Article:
How not to become a mosquito snack during pregnancy

April 07, 2014 by

How not to become a mosquito snack during pregnancy

The weather's finally starting to warm up, and while that means you have plenty more options to show off your bump in chic maternity clothes, it also means bugs are going to enter the equation again. The bees and butterflies might be nice, but mosquitoes, green heads and deer flies are less than ideal. The worst part? Studies have shown that pregnant women are the preferred snack of many mosquitoes. So why is this true, and how can you prevent yourself from becoming mosquito bait this spring and summer during your pregnancy?

What is it about pregnant women?
There are all kinds of factors at play when it comes to why mosquitoes prefer some people over others. Sometimes it's because of blood type (the pests like type O more than A or B), sometimes it has to do with how much carbon dioxide you breathe out, sometimes it's the type of bacteria on your skin and sometimes it's because you just drank a bottle of beer (for some reason they like it). Clothing color and genetics can also play a role. But what is it about pregnant women that gets these bloodsuckers in a frenzy?

Several studies have found that pregnant women are likely to attract twice as many mosquito bites than others. This is likely because pregnant women exhale about 21 percent more carbon dioxide than people who aren't pregnant. This probably has to do with the fact that pregnant women are breathing harder than they usually do when they're carrying extra weight around. Pregnant women are also about 1.26 degrees Fahrenheit warmer, on average, than women who aren't pregnant, and warm body temperatures are a cue for mosquitoes to land and bite. The extra body heat can also release more volatile substances from the skin, which can make pregnant women more easily detected by mosquitoes.

What can you do?
Mosquitoes aren't any more dangerous to pregnant women than they are to everyone else, but there's still some danger of contraction mosquito-borne diseases like West Nile. Therefore, it's always a good idea to protect yourself from the insects, and twice as important if you're getting ready for baby. Here are some tips for keeping the bugs at bay.

  • Choose clothing color wisely. Mosquitos that bite during the day prefer dark clothing, while those out at night prefer colors that make you stand out, like red. Plan your outfit carefully if you'll be outside in an area that you think might be popular for mosquitoes.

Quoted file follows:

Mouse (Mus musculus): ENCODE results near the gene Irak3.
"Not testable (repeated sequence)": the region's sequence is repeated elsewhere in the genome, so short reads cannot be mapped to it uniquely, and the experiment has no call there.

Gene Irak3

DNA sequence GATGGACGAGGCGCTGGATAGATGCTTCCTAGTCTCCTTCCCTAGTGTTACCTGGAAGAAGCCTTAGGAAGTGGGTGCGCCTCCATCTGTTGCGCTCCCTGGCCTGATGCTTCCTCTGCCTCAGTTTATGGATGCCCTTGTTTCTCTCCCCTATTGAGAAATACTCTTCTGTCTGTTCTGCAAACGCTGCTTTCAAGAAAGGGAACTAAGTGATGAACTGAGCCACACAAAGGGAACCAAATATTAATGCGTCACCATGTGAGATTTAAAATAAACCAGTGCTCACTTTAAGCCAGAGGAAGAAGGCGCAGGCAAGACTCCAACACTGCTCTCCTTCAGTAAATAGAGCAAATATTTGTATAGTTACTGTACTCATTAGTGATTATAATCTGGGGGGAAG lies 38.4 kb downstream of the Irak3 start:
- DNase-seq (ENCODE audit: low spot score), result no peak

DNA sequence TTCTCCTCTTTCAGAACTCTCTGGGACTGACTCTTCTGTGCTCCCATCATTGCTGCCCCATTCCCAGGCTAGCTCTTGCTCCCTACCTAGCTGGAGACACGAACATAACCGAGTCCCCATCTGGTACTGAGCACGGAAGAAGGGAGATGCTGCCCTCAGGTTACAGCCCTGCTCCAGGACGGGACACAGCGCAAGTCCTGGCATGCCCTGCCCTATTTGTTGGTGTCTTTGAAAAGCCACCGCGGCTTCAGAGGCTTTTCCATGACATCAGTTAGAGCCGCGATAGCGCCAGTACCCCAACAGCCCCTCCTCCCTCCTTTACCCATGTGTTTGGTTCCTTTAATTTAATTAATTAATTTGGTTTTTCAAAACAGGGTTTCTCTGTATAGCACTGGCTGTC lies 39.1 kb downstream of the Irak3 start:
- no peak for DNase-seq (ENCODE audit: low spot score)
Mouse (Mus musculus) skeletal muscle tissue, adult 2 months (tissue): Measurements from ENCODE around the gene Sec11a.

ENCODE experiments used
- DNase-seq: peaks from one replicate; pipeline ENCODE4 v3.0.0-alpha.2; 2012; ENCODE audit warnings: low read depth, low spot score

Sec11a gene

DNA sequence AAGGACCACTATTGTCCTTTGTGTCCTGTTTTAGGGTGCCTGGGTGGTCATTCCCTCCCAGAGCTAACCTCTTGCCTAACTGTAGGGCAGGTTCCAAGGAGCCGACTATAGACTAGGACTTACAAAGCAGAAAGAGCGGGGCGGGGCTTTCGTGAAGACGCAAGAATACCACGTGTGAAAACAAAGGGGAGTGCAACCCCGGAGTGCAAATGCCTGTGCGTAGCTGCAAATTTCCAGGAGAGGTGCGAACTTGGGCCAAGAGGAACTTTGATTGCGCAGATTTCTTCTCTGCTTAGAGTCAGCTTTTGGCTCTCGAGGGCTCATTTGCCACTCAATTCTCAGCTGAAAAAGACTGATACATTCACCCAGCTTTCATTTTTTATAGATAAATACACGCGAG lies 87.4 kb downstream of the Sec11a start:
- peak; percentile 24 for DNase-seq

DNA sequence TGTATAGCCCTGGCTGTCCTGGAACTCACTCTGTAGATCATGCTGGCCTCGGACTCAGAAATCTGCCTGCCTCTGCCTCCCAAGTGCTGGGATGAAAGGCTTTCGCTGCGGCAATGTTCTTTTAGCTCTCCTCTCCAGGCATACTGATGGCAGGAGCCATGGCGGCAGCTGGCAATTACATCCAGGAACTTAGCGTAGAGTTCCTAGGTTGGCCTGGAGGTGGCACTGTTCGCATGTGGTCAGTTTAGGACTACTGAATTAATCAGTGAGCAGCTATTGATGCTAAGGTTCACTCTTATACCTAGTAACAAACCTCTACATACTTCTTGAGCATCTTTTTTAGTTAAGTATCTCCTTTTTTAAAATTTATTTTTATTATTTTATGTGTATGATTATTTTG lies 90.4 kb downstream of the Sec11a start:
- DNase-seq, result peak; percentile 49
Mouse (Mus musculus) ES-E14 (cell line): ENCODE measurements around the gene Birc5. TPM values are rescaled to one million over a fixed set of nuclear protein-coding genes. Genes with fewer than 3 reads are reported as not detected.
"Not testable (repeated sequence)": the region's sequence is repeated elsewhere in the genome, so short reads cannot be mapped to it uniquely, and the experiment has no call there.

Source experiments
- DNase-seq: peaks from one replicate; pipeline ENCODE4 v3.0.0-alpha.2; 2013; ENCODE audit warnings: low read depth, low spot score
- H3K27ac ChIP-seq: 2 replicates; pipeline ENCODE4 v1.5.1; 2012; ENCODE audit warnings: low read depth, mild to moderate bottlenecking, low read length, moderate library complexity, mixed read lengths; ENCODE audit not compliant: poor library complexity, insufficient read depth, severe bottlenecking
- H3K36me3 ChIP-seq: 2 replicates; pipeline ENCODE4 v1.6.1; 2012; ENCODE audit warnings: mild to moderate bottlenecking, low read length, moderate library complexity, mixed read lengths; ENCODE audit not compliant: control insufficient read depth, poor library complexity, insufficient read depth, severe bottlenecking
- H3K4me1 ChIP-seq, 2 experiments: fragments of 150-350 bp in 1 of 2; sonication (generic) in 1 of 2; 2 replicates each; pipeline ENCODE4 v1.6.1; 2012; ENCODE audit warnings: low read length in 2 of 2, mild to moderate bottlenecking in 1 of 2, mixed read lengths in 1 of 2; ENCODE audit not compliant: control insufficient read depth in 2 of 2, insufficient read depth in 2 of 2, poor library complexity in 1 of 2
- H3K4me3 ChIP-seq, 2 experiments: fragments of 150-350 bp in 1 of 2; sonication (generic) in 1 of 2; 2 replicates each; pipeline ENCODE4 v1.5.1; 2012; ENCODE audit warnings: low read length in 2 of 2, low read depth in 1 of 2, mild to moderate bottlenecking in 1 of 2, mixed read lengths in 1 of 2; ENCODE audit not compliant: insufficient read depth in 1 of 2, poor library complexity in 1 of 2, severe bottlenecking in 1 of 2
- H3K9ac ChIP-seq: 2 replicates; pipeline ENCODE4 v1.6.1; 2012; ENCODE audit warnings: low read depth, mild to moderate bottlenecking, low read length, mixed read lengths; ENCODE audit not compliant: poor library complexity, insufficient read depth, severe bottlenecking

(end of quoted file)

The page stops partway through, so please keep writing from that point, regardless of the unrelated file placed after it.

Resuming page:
• Cover up. Don't put yourself at risk by wearing a sleeveless shirt, shorts or a short skirt when mosquitoes are around. Cover up with sleeves and pants if possible. Keep in mind that tight clothing might not be the best defense, since mosquitoes can bite right through it. Clothes with a looser fit will work better.
  • Use repellents in the surrounding area. If you're hanging around outside for long periods of time, like at a backyard party, surround the area with products that deter mosquitoes. Citronella candles, tiki torches and even smoke from a fire pit can help. There are many mosquito-repelling products that you can find at hardware stores or outdoor adventure gear shops.
  • Apply insect repellent to yourself. Choose a bug repellent that's been tested and registered with the U.S. Environmental Protection Agency. If it's been registered, there should be a registration number listed above the ingredients. Products that have DEET should be effective and safe for pregnant women in reasonable amounts, but you may want to talk to your health care provider for recommendations. Once your baby's born, repellents that contain DEET should generally be avoided – talk to your child's pediatrician for more information.
 How not to become a mosquito snack during pregnancy

About Authorname
The Editors at Pregnancy are constantly scouring the news and best information to provide readers with the most accurate advice and latest trends in pregnancy and new motherhood. Together we've experienced most of the ups and downs of the pregnancy journey and are here to share and help you along the way.

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